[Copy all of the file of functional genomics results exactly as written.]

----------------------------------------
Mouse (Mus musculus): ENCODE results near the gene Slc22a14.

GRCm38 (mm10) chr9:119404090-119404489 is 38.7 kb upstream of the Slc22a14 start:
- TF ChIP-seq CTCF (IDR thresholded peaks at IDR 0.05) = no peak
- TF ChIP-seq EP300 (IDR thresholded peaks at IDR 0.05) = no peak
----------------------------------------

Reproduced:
Mouse (Mus musculus): ENCODE results near the gene Slc22a14.

GRCm38 (mm10) chr9:119404090-119404489 is 38.7 kb upstream of the Slc22a14 start:
- TF ChIP-seq CTCF (IDR thresholded peaks at IDR 0.05) = no peak
- TF ChIP-seq EP300 (IDR thresholded peaks at IDR 0.05) = no peak